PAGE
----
Please Do Not Board the Elevator with the Robot

Eric Horvitz
November 1999

I’ve been long interested in the unforeseen influences (both positive and negative) of technical innovations, especially in the computational realm. Here’s a cute example that’s somewhat playful, but still highlights the need to stay aware of unexpected outcomes when introducing new technologies into organizations and societies.

After finishing my doctoral work, I returned to Stanford Medical School to finish up the MD part of my MD/PhD. During one of my last clinical rotations, I stopped to take an elevator up to a surgical unit. While waiting for the elevator, a large washing-machine-sized robot—a unit that had then been recently introduced at Stanford Hospital to pick up and deliver x-ray films—pulled up along side me. After waiting patiently together, we both entered the elevator. As the door closed, the robot began to whir and then quite rapidly spun around 180 degrees to re-orient itself for exiting.

The large spinning robot nearly knocked me down in the elevator. It was somewhat frightening to be trapped in an elevator with little clearance for a massive spinning robot.

I recall being somewhat concerned about what might happen if a fragile patient, walking along with an intravenous pump, or a medical team with a patient on a gurney, entered the elevator with the robot.

Several years later I came back to Stanford Hospital with my family for the birth of my niece. I was carrying my son past Labor and Delivery, when I noticed that elevator from my past life. Now, posted over the elevator was a sign stating:

Please Do Not Board the Elevator With The Robot.”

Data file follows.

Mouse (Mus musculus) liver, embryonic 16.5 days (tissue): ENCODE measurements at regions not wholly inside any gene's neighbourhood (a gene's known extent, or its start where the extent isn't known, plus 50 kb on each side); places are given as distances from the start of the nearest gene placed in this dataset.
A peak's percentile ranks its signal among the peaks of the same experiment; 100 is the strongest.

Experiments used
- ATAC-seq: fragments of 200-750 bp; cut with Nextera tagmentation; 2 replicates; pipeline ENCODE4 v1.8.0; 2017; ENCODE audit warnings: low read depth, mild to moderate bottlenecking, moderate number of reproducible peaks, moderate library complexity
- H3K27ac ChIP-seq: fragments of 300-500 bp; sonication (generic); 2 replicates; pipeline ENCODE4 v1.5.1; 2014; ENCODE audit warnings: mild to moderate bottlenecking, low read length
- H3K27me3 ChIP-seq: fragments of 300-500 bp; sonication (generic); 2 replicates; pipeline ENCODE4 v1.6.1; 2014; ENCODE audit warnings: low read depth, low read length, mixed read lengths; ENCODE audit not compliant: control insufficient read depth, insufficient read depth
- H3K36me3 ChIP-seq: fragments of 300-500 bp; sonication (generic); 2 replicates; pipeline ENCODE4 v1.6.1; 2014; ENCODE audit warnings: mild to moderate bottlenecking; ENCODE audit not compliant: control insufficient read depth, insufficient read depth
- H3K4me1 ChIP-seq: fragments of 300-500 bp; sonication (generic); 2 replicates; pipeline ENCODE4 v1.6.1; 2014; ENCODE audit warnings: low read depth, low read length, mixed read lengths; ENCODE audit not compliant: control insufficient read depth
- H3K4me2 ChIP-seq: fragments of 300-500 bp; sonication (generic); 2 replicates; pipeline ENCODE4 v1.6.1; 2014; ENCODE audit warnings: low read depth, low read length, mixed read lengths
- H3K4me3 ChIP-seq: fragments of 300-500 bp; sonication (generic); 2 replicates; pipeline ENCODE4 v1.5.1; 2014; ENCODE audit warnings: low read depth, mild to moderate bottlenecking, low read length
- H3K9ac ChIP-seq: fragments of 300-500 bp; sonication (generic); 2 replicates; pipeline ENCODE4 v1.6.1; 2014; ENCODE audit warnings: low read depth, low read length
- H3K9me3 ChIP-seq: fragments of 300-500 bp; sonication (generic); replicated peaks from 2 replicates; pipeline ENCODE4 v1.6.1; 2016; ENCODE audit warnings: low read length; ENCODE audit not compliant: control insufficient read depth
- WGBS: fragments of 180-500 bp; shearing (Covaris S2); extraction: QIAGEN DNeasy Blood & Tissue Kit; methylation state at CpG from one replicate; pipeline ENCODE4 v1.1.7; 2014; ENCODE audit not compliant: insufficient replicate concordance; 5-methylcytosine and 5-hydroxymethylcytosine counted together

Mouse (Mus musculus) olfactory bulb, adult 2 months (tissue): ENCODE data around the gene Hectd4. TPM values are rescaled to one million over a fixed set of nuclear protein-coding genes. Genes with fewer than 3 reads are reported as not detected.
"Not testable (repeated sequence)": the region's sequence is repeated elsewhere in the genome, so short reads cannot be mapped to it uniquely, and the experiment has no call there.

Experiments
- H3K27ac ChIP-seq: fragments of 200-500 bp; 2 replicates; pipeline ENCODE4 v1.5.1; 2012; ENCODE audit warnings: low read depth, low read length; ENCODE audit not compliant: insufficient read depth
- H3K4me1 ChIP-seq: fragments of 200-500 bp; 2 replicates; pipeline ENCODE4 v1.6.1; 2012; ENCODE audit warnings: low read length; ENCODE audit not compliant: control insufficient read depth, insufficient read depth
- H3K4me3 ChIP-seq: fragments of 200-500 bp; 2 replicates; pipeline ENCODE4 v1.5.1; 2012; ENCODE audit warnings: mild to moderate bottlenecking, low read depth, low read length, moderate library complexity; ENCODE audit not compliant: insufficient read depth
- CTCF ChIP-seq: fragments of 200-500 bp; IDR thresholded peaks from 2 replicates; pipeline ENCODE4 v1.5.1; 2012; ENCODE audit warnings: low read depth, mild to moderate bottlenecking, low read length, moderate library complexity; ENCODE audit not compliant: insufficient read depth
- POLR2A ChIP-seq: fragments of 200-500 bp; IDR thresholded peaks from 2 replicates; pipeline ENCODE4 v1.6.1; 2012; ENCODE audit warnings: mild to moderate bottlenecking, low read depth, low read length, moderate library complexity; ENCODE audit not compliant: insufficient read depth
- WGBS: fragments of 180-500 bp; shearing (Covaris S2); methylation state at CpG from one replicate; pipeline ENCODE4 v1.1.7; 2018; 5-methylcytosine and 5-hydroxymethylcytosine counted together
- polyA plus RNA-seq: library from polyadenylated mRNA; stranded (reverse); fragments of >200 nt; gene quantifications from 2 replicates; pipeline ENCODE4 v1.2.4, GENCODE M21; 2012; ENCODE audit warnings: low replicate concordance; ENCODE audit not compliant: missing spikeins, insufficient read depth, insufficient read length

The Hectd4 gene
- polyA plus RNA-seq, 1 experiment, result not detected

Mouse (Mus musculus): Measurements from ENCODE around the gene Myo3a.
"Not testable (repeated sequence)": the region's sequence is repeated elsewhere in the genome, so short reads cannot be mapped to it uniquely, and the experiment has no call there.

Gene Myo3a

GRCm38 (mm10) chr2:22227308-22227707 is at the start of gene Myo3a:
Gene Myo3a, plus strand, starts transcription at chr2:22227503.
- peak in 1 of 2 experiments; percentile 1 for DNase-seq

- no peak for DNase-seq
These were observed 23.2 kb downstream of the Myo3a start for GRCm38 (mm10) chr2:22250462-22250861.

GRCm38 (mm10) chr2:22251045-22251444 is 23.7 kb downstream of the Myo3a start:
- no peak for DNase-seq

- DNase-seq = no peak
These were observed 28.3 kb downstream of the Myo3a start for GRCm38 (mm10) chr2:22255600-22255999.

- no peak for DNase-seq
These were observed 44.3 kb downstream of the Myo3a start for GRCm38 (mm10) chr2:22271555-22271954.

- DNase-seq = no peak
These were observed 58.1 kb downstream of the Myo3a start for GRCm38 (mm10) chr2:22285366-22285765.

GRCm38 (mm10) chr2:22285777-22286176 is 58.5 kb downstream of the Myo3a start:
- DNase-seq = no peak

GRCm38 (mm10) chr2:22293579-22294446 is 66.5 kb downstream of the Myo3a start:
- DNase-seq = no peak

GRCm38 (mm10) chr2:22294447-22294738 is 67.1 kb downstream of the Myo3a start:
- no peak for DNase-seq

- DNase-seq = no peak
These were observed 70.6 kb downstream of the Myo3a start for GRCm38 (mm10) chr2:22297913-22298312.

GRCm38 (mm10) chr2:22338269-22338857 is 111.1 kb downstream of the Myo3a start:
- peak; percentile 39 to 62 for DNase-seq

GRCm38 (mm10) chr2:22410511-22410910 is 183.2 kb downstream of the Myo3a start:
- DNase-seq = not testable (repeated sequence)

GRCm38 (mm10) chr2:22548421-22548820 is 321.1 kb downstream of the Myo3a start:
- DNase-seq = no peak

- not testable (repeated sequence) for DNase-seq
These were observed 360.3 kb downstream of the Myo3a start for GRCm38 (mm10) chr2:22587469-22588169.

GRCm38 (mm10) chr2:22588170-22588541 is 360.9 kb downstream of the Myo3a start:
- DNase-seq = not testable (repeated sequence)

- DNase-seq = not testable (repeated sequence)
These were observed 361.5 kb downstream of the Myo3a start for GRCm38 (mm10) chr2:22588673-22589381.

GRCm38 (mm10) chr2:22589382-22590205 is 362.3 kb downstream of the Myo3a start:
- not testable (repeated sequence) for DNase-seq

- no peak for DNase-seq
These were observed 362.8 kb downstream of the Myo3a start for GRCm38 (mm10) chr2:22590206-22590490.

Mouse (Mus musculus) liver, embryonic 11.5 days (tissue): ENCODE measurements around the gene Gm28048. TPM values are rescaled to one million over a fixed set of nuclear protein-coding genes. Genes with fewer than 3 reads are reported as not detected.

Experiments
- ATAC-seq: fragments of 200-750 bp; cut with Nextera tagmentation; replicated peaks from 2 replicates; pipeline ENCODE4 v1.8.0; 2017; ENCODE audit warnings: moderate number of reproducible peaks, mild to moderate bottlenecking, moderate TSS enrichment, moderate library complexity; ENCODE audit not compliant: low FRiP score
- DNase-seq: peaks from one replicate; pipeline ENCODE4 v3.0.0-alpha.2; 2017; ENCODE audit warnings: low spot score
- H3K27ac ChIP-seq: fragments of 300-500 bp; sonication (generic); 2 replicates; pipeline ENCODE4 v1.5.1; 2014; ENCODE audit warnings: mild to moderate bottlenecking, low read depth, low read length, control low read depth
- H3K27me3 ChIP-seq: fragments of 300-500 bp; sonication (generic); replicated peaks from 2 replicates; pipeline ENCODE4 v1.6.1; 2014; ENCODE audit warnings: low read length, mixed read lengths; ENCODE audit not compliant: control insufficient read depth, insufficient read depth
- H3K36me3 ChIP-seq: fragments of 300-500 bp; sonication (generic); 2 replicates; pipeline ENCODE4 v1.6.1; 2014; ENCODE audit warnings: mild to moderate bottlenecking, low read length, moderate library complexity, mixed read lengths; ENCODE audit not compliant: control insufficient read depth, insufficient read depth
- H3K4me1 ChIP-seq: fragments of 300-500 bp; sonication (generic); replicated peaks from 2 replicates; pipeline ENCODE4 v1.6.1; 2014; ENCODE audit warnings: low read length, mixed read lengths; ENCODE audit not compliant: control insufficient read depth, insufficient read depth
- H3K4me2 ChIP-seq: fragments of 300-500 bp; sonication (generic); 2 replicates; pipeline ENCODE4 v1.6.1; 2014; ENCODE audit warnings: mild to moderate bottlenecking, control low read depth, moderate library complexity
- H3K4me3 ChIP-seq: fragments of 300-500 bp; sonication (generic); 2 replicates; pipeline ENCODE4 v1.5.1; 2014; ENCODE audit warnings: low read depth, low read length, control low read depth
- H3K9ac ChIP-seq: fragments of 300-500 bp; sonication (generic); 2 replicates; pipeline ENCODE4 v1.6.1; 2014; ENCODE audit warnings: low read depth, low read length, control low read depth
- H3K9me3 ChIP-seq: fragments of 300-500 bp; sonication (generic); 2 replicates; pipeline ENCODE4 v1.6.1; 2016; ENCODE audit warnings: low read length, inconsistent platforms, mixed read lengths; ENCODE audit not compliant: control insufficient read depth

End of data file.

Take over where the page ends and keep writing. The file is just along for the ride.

We snapped a picture of my beloved elevator, now marked with the cautionary words.

I could only wonder about the history of encounters (and complaints) that led the Stanford Hospital folks to post the warning. I imagined the reaction from the people asked to fabricate the sign, perhaps being moved to confirm, "I'm not sure I got that right. Can you repeat that?" I chuckled to myself in thinking about how visitors to the hospital might interpret that sign, after spying it for the first time--perhaps looking around suspiciously as the elevator doors opened. But the humorous reflection melted into a sense that one day, sooner than we think, we might take as commonplace notions of etiquette and rules of engagement with robots in our midst..."Be Kind to Passing Robots." "Allow Robots the Right of Way, Please." "Please Don't Confuse the Robots. They are Trying to Help." "We Apologize if the Robots Are Rude--They Really Mean Well." "Please Don't Tip the Robotic Waiters!" "Please Give Robotic Cars the Right of Way at Stops." "Please do not engage the robots unless they engage you first!"

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